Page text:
5 Common Houseplant Pests To Watch For - Backyard Boss
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5 Common Houseplant Pests To Watch For

Whether you’ve just begun growing houseplants or are well-versed in the world of tropicals, there’s a good chance you’ve had a run-in with a bug or two. If not, you’re one of the lucky few.

Regardless, every plant parent should know about these five common houseplant pests to watch for, how to identify them, and how to get rid of them. With this knowledge under your belt, you’ll be well equipped to face any creepy crawlies that make their way into your home!

Fungus Gnats

Fungus Gnat
Image credits: Heather Broccard-Bell via Canva

Gnats are one of the most common houseplant pests. Fortunately, they are easy to spot and manage. They resemble mosquitoes, though they tend to surround your plants rather than buzz around looking for blood.

The larvae feed on the roots of your plants and can cause growth disruptions and issues. Pruning can be an effective way to avoid this issue but, if you already have an infestation, try soaking your plant in soapy water for two hours – make sure the roots are submerged.

Overwatering can attract fungus gnats, so it’s important to let your plant dry between watering. Yellow sticky traps will catch the adults, effectively dealing with the issue alongside proper watering techniques.


Close up image of a mealybug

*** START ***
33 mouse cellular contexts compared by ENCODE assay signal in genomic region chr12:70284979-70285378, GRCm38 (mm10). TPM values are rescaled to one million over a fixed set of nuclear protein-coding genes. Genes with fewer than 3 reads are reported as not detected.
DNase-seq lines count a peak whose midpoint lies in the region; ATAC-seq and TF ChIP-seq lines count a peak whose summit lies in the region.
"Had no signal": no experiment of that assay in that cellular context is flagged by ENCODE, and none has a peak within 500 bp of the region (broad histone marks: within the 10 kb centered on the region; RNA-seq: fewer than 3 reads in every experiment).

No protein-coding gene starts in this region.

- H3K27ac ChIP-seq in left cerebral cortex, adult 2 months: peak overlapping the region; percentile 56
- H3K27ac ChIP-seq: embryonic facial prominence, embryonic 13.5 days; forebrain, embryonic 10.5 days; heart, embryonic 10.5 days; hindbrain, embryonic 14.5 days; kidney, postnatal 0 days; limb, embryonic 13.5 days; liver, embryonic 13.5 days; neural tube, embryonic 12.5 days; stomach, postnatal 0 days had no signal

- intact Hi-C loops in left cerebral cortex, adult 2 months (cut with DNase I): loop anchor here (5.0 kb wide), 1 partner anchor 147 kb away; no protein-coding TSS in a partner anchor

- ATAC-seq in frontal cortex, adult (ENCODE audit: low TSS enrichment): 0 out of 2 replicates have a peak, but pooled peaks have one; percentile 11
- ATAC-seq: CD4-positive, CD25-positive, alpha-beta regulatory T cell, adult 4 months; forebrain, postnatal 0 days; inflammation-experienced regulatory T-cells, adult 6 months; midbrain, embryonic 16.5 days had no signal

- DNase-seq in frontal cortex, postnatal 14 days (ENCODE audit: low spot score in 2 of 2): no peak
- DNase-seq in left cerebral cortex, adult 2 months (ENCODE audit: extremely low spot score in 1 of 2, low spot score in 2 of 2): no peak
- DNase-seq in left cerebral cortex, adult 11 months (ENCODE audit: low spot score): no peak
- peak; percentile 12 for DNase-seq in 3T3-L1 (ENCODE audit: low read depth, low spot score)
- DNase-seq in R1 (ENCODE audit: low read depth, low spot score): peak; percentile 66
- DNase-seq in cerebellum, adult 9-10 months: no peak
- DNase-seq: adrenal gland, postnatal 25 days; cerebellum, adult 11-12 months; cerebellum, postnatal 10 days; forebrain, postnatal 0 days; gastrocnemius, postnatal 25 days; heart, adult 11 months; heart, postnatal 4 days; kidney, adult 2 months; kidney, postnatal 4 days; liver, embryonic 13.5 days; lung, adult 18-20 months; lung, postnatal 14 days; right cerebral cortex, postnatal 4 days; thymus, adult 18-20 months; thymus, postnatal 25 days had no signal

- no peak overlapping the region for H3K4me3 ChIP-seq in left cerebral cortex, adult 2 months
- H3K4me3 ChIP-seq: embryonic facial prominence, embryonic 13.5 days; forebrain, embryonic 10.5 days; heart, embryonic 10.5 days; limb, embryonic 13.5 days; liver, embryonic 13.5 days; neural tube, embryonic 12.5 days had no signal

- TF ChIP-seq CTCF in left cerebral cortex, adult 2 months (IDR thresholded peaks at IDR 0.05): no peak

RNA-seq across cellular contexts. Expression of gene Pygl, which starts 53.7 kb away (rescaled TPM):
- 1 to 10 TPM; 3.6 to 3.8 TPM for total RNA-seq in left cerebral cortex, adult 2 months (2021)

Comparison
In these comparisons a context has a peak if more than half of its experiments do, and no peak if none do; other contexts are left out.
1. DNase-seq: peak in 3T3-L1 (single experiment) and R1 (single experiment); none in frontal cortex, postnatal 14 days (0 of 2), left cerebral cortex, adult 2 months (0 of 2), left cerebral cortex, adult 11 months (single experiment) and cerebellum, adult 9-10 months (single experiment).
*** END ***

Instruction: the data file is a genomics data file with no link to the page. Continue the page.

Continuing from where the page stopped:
Image credits: Ravi Kant via Pexels

Mealybugs are soft and oval-shaped. They have a wax-coating that resembles tiny white scales, which can make them difficult to identify. Mealybugs thrive on indoor plants and while they won’t chew holes in your leaves, they can cause leaf drop and plant decline. They also produce honeydew that causes sooty mold.

To rid your home of mealybugs, spot treat with an isopropyl alcohol-soaked cotton swab. Remember to test the solution on a small part of the plant first and wait one to two days for any signs of damage.

Since the bugs can’t fly or crawl very fast, you should be able to remove and kill them by hand. This will require attention, patience, and more than one session to ensure they’re gone for good.

Also, it’s important to isolate the plants you’ve found mealybugs on to avoid spread.

Spider Mites

Spider mite infestation on a tomato crop
Image credits: Catherine Eckert via Shutterstock

Spider mites are so tiny that you may not even notice them. You may first spot them as dark specks on the leaves, but the white silky webs are the tell-tale sign. Spider mites suck the sap from the leaves, causing them to die off. Since spider mites are fast and tiny, they can be difficult to handle.

You can use water to get rid of spider mites. Mix about a teaspoon of dish soap with water in a 30-ounce spray bottle. Put the solution on a cotton swab and gently brush away the mites.

If you’ve noticed spider mites, immediately isolate your plant(s). These bugs spread and damage plants quickly, so it’s important to catch them before it’s too late.


Cleaning the trialeurodes vaporariorum whiteflies colony from the chili plant